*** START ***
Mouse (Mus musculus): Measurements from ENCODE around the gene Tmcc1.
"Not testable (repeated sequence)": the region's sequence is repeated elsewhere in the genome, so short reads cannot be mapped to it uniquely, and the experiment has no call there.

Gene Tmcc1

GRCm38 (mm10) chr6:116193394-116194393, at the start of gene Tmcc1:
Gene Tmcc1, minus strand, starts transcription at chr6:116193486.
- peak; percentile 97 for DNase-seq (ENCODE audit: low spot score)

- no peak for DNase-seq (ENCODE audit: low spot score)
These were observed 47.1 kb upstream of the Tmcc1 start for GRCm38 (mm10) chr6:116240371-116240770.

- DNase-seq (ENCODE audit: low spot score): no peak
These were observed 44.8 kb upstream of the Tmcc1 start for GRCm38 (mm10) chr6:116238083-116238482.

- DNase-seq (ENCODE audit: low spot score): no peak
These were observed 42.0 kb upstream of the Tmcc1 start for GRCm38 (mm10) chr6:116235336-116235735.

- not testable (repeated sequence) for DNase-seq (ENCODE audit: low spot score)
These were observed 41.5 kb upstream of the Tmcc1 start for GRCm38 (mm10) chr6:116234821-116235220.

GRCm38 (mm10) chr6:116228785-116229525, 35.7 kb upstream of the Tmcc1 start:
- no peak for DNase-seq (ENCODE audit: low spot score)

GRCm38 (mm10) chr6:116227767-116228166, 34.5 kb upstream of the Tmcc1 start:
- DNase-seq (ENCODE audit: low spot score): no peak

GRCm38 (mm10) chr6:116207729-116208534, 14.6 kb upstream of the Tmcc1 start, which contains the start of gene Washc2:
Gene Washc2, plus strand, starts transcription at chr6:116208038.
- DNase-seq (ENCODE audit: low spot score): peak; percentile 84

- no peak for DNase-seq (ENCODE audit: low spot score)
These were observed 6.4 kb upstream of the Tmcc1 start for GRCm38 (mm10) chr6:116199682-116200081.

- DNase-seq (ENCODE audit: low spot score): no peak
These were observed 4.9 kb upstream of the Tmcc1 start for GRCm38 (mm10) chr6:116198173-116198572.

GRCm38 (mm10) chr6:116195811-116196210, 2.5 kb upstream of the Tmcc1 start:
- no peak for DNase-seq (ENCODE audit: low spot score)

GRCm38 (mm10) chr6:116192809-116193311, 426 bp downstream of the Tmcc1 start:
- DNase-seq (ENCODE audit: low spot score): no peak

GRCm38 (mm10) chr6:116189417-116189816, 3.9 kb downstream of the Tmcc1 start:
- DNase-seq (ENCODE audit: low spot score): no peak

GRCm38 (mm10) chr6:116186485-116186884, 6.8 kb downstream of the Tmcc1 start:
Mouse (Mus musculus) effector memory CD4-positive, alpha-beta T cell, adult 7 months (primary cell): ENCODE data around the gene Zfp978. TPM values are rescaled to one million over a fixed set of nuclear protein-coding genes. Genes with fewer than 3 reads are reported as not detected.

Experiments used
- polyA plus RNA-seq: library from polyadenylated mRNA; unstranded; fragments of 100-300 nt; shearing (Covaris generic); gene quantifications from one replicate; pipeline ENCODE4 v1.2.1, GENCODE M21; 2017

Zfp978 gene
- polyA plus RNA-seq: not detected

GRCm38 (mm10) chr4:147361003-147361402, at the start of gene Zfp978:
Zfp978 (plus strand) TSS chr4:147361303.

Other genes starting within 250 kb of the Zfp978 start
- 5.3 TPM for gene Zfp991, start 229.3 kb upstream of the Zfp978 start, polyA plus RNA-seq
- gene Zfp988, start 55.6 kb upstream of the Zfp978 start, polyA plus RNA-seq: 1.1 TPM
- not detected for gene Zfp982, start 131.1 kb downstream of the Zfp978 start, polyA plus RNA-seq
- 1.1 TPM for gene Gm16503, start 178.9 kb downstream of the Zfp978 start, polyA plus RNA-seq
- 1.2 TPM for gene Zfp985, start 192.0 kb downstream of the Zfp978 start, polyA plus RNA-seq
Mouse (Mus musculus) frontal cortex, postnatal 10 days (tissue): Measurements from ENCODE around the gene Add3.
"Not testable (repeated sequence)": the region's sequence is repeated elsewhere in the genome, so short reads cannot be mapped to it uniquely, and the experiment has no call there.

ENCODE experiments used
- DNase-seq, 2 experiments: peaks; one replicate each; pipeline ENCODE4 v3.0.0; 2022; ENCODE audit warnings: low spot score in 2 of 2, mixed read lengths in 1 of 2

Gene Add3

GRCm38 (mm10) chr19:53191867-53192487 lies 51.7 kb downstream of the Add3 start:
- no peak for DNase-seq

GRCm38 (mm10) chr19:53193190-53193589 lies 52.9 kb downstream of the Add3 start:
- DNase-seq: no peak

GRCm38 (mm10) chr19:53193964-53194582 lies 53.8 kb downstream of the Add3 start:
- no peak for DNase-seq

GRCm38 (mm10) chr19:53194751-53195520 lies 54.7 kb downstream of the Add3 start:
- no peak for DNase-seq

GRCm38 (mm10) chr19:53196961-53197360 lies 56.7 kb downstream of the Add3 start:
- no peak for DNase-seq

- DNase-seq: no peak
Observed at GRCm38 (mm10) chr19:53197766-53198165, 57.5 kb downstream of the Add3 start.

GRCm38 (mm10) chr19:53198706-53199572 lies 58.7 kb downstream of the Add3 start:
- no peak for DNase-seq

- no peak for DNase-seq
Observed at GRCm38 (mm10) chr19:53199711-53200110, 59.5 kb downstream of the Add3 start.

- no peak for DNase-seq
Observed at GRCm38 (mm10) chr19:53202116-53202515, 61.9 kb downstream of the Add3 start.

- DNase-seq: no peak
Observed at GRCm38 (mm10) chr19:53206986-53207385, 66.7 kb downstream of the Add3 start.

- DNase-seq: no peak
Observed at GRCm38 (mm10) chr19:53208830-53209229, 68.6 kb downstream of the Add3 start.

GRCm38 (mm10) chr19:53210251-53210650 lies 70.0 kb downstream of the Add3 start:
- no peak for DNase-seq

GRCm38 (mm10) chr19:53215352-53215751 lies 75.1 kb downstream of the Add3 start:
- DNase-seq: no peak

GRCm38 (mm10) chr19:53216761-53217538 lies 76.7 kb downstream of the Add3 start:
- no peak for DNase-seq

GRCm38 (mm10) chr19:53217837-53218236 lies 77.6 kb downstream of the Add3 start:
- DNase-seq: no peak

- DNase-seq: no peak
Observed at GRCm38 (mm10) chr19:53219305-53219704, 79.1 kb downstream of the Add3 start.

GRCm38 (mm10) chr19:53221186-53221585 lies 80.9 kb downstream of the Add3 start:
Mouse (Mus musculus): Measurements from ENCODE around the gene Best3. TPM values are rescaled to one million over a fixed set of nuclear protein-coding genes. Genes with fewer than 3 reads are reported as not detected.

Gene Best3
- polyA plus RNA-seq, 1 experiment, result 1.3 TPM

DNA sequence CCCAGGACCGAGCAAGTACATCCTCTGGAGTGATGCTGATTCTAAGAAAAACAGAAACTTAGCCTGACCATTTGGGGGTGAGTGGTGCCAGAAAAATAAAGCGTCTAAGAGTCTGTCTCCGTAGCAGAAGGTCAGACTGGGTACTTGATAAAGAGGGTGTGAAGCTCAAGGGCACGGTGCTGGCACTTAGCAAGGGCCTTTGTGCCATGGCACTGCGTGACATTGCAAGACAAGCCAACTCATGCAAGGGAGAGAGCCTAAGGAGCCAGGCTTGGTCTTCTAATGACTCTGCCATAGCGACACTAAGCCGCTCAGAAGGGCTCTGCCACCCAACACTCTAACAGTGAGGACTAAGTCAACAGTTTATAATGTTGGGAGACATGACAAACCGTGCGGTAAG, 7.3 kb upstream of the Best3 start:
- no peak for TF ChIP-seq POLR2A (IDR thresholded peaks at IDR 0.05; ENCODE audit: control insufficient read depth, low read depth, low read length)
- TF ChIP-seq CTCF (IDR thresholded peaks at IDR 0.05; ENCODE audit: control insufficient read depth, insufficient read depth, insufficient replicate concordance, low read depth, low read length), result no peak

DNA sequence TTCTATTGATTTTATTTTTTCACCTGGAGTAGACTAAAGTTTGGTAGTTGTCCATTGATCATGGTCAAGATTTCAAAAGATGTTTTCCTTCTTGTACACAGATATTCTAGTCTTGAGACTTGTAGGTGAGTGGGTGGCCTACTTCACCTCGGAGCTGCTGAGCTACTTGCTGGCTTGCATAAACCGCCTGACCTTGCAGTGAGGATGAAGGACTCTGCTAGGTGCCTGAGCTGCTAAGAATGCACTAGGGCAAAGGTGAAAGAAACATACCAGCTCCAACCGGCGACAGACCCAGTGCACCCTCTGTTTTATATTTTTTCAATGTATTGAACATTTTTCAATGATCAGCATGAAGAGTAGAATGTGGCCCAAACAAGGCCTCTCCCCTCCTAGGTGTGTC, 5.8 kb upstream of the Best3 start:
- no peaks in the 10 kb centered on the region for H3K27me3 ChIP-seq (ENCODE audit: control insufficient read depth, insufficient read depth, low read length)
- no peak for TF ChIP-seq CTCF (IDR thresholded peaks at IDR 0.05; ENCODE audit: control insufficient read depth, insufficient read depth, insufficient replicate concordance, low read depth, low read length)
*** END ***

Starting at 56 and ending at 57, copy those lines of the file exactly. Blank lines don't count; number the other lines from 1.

- no peak for DNase-seq

GRCm38 (mm10) chr19:53194751-53195520 lies 54.7 kb downstream of the Add3 start: